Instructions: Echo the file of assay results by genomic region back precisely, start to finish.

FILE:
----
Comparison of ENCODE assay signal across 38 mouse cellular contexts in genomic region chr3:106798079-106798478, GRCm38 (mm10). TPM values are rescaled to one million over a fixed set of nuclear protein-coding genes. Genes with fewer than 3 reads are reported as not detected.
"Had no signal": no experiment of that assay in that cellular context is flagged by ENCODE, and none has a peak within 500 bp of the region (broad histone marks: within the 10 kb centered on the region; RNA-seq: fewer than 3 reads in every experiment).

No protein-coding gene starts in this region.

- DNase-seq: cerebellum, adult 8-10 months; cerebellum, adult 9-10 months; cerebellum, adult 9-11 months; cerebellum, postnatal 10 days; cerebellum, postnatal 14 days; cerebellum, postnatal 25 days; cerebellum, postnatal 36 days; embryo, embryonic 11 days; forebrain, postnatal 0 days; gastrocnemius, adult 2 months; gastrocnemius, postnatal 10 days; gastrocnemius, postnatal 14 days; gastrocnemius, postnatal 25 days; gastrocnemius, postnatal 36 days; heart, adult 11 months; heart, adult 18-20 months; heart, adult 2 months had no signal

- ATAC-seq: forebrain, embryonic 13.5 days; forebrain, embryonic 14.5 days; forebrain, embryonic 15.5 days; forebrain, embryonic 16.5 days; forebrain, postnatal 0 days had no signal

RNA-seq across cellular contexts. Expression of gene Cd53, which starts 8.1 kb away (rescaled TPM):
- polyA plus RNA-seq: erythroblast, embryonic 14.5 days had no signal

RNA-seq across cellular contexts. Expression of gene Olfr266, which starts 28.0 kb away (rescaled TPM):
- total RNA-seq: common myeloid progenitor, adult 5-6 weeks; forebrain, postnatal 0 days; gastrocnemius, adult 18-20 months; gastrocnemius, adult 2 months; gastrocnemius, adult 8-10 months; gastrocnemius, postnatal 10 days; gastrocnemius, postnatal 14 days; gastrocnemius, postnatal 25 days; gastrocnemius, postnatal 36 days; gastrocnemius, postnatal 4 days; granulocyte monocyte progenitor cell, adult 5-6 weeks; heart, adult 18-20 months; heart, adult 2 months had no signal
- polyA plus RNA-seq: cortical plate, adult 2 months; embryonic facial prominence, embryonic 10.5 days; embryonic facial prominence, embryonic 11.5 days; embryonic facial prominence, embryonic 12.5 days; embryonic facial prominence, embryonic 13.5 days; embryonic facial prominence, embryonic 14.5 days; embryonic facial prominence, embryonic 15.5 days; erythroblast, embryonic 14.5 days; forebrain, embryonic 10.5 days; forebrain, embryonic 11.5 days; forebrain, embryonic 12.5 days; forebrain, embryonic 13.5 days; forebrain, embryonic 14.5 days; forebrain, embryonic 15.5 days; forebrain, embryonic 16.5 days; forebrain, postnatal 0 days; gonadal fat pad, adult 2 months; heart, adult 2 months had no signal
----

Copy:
Comparison of ENCODE assay signal across 38 mouse cellular contexts in genomic region chr3:106798079-106798478, GRCm38 (mm10). TPM values are rescaled to one million over a fixed set of nuclear protein-coding genes. Genes with fewer than 3 reads are reported as not detected.
"Had no signal": no experiment of that assay in that cellular context is flagged by ENCODE, and none has a peak within 500 bp of the region (broad histone marks: within the 10 kb centered on the region; RNA-seq: fewer than 3 reads in every experiment).

No protein-coding gene starts in this region.

- DNase-seq: cerebellum, adult 8-10 months; cerebellum, adult 9-10 months; cerebellum, adult 9-11 months; cerebellum, postnatal 10 days; cerebellum, postnatal 14 days; cerebellum, postnatal 25 days; cerebellum, postnatal 36 days; embryo, embryonic 11 days; forebrain, postnatal 0 days; gastrocnemius, adult 2 months; gastrocnemius, postnatal 10 days; gastrocnemius, postnatal 14 days; gastrocnemius, postnatal 25 days; gastrocnemius, postnatal 36 days; heart, adult 11 months; heart, adult 18-20 months; heart, adult 2 months had no signal

- ATAC-seq: forebrain, embryonic 13.5 days; forebrain, embryonic 14.5 days; forebrain, embryonic 15.5 days; forebrain, embryonic 16.5 days; forebrain, postnatal 0 days had no signal

RNA-seq across cellular contexts. Expression of gene Cd53, which starts 8.1 kb away (rescaled TPM):
- polyA plus RNA-seq: erythroblast, embryonic 14.5 days had no signal

RNA-seq across cellular contexts. Expression of gene Olfr266, which starts 28.0 kb away (rescaled TPM):
- total RNA-seq: common myeloid progenitor, adult 5-6 weeks; forebrain, postnatal 0 days; gastrocnemius, adult 18-20 months; gastrocnemius, adult 2 months; gastrocnemius, adult 8-10 months; gastrocnemius, postnatal 10 days; gastrocnemius, postnatal 14 days; gastrocnemius, postnatal 25 days; gastrocnemius, postnatal 36 days; gastrocnemius, postnatal 4 days; granulocyte monocyte progenitor cell, adult 5-6 weeks; heart, adult 18-20 months; heart, adult 2 months had no signal
- polyA plus RNA-seq: cortical plate, adult 2 months; embryonic facial prominence, embryonic 10.5 days; embryonic facial prominence, embryonic 11.5 days; embryonic facial prominence, embryonic 12.5 days; embryonic facial prominence, embryonic 13.5 days; embryonic facial prominence, embryonic 14.5 days; embryonic facial prominence, embryonic 15.5 days; erythroblast, embryonic 14.5 days; forebrain, embryonic 10.5 days; forebrain, embryonic 11.5 days; forebrain, embryonic 12.5 days; forebrain, embryonic 13.5 days; forebrain, embryonic 14.5 days; forebrain, embryonic 15.5 days; forebrain, embryonic 16.5 days; forebrain, postnatal 0 days; gonadal fat pad, adult 2 months; heart, adult 2 months had no signal